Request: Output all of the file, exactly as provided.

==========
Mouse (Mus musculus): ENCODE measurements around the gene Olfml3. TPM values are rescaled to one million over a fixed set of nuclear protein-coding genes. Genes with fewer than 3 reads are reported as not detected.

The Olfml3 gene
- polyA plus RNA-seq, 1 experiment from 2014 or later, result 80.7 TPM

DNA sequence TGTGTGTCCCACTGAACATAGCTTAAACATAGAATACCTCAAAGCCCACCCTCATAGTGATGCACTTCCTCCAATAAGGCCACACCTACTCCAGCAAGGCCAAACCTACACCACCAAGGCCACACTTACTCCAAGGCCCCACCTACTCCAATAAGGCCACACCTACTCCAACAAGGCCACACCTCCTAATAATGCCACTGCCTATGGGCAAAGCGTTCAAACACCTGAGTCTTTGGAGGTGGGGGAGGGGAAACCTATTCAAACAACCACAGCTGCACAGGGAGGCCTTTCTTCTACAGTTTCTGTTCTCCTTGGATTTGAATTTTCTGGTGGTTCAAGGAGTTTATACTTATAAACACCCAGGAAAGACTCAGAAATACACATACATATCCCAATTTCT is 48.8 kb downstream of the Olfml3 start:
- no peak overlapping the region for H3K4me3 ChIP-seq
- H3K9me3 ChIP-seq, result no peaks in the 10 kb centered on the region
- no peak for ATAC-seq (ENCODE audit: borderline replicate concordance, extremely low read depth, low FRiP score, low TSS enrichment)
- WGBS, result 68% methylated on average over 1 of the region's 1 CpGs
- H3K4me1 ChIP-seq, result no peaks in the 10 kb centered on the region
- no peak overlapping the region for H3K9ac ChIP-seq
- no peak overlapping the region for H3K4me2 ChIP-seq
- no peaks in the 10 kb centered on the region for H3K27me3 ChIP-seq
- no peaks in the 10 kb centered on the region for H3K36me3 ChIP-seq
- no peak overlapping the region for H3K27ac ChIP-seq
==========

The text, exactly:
Mouse (Mus musculus): ENCODE measurements around the gene Olfml3. TPM values are rescaled to one million over a fixed set of nuclear protein-coding genes. Genes with fewer than 3 reads are reported as not detected.

The Olfml3 gene
- polyA plus RNA-seq, 1 experiment from 2014 or later, result 80.7 TPM

DNA sequence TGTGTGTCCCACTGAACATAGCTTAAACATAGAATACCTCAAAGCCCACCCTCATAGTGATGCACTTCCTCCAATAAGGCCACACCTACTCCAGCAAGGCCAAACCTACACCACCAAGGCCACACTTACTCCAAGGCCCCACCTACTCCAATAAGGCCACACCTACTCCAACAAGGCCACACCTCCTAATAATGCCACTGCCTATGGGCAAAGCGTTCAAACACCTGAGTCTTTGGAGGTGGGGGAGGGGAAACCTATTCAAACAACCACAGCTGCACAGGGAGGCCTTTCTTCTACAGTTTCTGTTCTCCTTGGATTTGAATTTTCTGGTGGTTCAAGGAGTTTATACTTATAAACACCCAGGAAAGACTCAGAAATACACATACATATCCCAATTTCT is 48.8 kb downstream of the Olfml3 start:
- no peak overlapping the region for H3K4me3 ChIP-seq
- H3K9me3 ChIP-seq, result no peaks in the 10 kb centered on the region
- no peak for ATAC-seq (ENCODE audit: borderline replicate concordance, extremely low read depth, low FRiP score, low TSS enrichment)
- WGBS, result 68% methylated on average over 1 of the region's 1 CpGs
- H3K4me1 ChIP-seq, result no peaks in the 10 kb centered on the region
- no peak overlapping the region for H3K9ac ChIP-seq
- no peak overlapping the region for H3K4me2 ChIP-seq
- no peaks in the 10 kb centered on the region for H3K27me3 ChIP-seq
- no peaks in the 10 kb centered on the region for H3K36me3 ChIP-seq
- no peak overlapping the region for H3K27ac ChIP-seq